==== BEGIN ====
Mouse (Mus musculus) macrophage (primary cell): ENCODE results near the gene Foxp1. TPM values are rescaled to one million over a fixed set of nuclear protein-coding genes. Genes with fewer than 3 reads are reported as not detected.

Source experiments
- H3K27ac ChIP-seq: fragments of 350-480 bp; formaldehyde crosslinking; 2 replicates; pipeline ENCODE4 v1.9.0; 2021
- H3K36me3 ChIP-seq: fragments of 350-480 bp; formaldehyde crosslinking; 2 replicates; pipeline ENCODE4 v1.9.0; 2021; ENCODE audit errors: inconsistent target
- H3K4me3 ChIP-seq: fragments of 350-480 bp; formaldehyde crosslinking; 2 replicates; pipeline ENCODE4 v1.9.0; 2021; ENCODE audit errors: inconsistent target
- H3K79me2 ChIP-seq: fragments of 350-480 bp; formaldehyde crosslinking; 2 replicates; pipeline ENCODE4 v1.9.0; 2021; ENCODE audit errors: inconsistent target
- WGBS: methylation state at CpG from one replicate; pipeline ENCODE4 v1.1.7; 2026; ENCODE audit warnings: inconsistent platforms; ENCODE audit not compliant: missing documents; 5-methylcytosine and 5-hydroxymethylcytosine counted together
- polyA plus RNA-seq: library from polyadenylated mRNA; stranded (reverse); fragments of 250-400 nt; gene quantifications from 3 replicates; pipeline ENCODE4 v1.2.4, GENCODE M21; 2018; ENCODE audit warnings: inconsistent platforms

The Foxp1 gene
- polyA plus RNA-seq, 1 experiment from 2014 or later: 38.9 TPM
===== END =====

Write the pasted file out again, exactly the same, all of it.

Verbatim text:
Mouse (Mus musculus) macrophage (primary cell): ENCODE results near the gene Foxp1. TPM values are rescaled to one million over a fixed set of nuclear protein-coding genes. Genes with fewer than 3 reads are reported as not detected.

Source experiments
- H3K27ac ChIP-seq: fragments of 350-480 bp; formaldehyde crosslinking; 2 replicates; pipeline ENCODE4 v1.9.0; 2021
- H3K36me3 ChIP-seq: fragments of 350-480 bp; formaldehyde crosslinking; 2 replicates; pipeline ENCODE4 v1.9.0; 2021; ENCODE audit errors: inconsistent target
- H3K4me3 ChIP-seq: fragments of 350-480 bp; formaldehyde crosslinking; 2 replicates; pipeline ENCODE4 v1.9.0; 2021; ENCODE audit errors: inconsistent target
- H3K79me2 ChIP-seq: fragments of 350-480 bp; formaldehyde crosslinking; 2 replicates; pipeline ENCODE4 v1.9.0; 2021; ENCODE audit errors: inconsistent target
- WGBS: methylation state at CpG from one replicate; pipeline ENCODE4 v1.1.7; 2026; ENCODE audit warnings: inconsistent platforms; ENCODE audit not compliant: missing documents; 5-methylcytosine and 5-hydroxymethylcytosine counted together
- polyA plus RNA-seq: library from polyadenylated mRNA; stranded (reverse); fragments of 250-400 nt; gene quantifications from 3 replicates; pipeline ENCODE4 v1.2.4, GENCODE M21; 2018; ENCODE audit warnings: inconsistent platforms

The Foxp1 gene
- polyA plus RNA-seq, 1 experiment from 2014 or later: 38.9 TPM